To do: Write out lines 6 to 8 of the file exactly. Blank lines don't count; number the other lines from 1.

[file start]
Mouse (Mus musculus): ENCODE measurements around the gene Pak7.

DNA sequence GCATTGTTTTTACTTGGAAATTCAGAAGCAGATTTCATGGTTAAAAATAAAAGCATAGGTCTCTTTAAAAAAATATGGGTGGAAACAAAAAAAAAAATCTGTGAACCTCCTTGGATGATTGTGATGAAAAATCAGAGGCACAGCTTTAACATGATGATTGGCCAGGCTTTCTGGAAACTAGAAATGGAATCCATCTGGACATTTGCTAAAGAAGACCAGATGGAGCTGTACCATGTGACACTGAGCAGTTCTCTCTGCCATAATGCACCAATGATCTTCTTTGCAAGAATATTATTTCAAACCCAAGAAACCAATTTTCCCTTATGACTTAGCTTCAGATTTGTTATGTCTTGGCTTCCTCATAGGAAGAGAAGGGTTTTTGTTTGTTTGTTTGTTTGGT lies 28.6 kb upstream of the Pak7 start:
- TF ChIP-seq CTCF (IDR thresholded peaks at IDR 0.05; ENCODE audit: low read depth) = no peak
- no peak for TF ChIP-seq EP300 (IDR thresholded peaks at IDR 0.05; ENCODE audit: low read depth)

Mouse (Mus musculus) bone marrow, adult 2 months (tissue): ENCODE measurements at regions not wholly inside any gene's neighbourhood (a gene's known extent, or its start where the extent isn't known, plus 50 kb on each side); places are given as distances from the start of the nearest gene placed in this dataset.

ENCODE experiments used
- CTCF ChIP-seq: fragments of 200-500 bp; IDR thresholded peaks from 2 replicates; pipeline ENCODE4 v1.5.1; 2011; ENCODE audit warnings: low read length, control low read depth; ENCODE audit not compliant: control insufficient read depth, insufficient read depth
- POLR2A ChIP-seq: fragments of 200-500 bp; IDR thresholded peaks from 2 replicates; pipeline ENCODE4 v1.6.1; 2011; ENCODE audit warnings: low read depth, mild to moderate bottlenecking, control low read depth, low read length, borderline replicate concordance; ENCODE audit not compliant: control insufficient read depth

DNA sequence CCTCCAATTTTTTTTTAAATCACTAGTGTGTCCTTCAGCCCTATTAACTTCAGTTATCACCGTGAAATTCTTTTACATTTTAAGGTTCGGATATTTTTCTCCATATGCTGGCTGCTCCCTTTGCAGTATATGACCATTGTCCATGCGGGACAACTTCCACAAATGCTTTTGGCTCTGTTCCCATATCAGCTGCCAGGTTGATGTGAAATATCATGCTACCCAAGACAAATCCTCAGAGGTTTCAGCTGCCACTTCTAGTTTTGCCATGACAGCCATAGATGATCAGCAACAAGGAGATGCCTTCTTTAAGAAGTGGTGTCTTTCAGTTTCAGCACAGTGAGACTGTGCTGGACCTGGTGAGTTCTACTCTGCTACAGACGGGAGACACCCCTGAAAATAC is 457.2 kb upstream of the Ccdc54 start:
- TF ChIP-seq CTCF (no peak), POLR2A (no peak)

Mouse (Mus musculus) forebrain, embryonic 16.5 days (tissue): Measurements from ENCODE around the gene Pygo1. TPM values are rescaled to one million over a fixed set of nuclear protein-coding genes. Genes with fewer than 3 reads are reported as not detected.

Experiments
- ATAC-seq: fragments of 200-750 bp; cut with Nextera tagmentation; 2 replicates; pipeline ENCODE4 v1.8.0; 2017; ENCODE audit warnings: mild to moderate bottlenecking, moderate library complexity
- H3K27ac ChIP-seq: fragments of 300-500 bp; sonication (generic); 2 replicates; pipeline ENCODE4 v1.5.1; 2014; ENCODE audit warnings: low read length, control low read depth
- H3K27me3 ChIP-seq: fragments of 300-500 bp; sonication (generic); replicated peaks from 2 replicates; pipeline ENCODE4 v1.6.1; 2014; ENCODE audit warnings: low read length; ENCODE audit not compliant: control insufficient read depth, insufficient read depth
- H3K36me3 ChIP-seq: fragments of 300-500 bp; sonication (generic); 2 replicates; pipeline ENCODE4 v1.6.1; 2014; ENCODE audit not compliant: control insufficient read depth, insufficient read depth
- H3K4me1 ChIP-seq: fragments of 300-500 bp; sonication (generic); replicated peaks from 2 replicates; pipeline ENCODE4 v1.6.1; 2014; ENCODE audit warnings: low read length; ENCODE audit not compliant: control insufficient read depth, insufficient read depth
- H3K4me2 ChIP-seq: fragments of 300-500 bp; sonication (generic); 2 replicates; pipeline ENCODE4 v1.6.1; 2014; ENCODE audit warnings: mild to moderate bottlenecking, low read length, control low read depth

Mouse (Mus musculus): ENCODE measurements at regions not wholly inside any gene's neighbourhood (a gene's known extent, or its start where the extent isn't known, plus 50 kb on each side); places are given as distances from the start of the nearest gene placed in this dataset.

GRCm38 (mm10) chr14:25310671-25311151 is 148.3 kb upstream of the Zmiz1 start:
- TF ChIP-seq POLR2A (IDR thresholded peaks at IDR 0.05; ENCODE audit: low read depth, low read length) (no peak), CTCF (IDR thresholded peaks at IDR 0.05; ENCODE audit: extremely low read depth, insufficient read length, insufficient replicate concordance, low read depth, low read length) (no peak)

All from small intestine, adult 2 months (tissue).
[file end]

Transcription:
ENCODE experiments used
- CTCF ChIP-seq: fragments of 200-500 bp; IDR thresholded peaks from 2 replicates; pipeline ENCODE4 v1.5.1; 2011; ENCODE audit warnings: low read length, control low read depth; ENCODE audit not compliant: control insufficient read depth, insufficient read depth
- POLR2A ChIP-seq: fragments of 200-500 bp; IDR thresholded peaks from 2 replicates; pipeline ENCODE4 v1.6.1; 2011; ENCODE audit warnings: low read depth, mild to moderate bottlenecking, control low read depth, low read length, borderline replicate concordance; ENCODE audit not compliant: control insufficient read depth